Q&A / 

Water Hammer

KABOOM! CRASH! You know the sound of your water supply lines rattling and clanging. Just moments before you were running water and turned off a valve. Or, perhaps your washing machine, dishwasher or icemaker just cycled off. Any quick closing valve coupled with fast moving water in a plumbing supply line can create the noise we call water hammer.

In reality, the loud noise is actually an explosion of energy within the piping system. Liquids can't be compressed. As water travels through pipes it contains energy. If you stop this water quickly, the energy has to be absorbed somewhere. In most cases, the pipes vibrate from the reactive force and weight of the shock waves within the water. In extreme cases, pipes can burst, joints can develop leaks, and valves and meters can be damaged.

Pressure and Velocity

Water hammer is directly related to the velocity of water traveling through a pipe. Velocity of water travel is directly related to the pressure that is pushing the water. Low pressure systems simply do not develop water hammer problems. The low pressure - or energy - of the water just can't get the velocity high enough to create a sizable shock wave.

However, if you have high pressure you can still avoid water hammer. This can be done by slowing the velocity of the water flow towards the valve by upsizing the supply piping. If a fixture draws six gallons of water per minute through a 1/2 inch diameter pipe, the water will have to rush towards the fixture at a velocity of 8.6 feet per second to satisfy this demand.

If you upsize the pipe to 3/4 inch to feed the fixture, the same six gallon per minute flow rate can be achieved with a velocity of only 3.9 feet per second! This is a huge drop in speed. As you can see, the chances of water hammer with a 3/4 inch supply pipe are greatly reduced.

Pressure Reducing Valves

Pressure reducing valves can help to reduce water hammer in many instances. But they can also be the source of noise in certain cases. They must be sized properly. If your house piping is sized correctly - most residential houses should have 3/4 inch piping feeding all the main branches - then you should install a 1/2 inch size water pressure reducing valve.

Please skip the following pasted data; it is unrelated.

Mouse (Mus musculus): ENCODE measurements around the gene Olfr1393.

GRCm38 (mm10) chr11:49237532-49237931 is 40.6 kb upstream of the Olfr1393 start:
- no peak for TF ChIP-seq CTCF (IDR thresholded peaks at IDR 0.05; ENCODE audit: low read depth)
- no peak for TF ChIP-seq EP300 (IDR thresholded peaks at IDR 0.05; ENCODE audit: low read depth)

If you install a 3/4 inch valve on a 3/4 inch line, the valve will not always function as designed. This can result in poor pressure control and excessive valve noise. ALWAYS READ the installation instructions to make sure you are putting the right valve in place.

Expansion Tanks

Water hammer used to be controlled by installing vertical risers near the offending fixtures. These are simply vertical pipes that are part of the supply piping setup. Basically they are a "chimney" pipe right next to the supply pipe. When originally installed, these pipes trap air in the riser pipe. The air works as a cushion for the shock wave created when the water flow is stopped abruptly. The problem, however, is that the darn riser pipes - over time - can become waterlogged. In other words, the air in the riser can actually be dissolved in the water. When this happens, you lose the ability to dampen the shock wave.

The better solution is to install an expansion tank. These devices look something like the propane cylinders for your barbecue grill. Inside the tank at its midpoint is a rubber bladder. The air on the one side of the bladder acts as the cushion for the water hammer shock wave. The reason this works is because you can compress air.

Quality expansion tanks will work for many years before they ever leak or develop burst bladders. Even when they fail, it is easy to replace one. They can be removed from a plumbing system as easy as you change a light bulb.

You would be surprised at how much air volume is required to absorb the water hammer shock wave. The simple 18 inch high risers most plumbers have installed in the past just don't get it.

For example, if your piping system is sized at 3/4 inch and you have a water velocity in the pipes of five feet per second, a pressure of just 60 PSI, and a total pipe length of 50 feet, you need an air chamber that has a volume of 60 cubic inches.

Dual Solutions

You might be able to increase flow to fixtures AND solve water hammer by simply installing 3/4 inch pipe in as many locations as possible in your house. All too often I see 1/2 inch supply piping in people's houses. The 3/4 inch pipe will reduce friction and slow velocity. Try this first before you do anything else. Make sure you install ball valves at each fixture branch for convenience.

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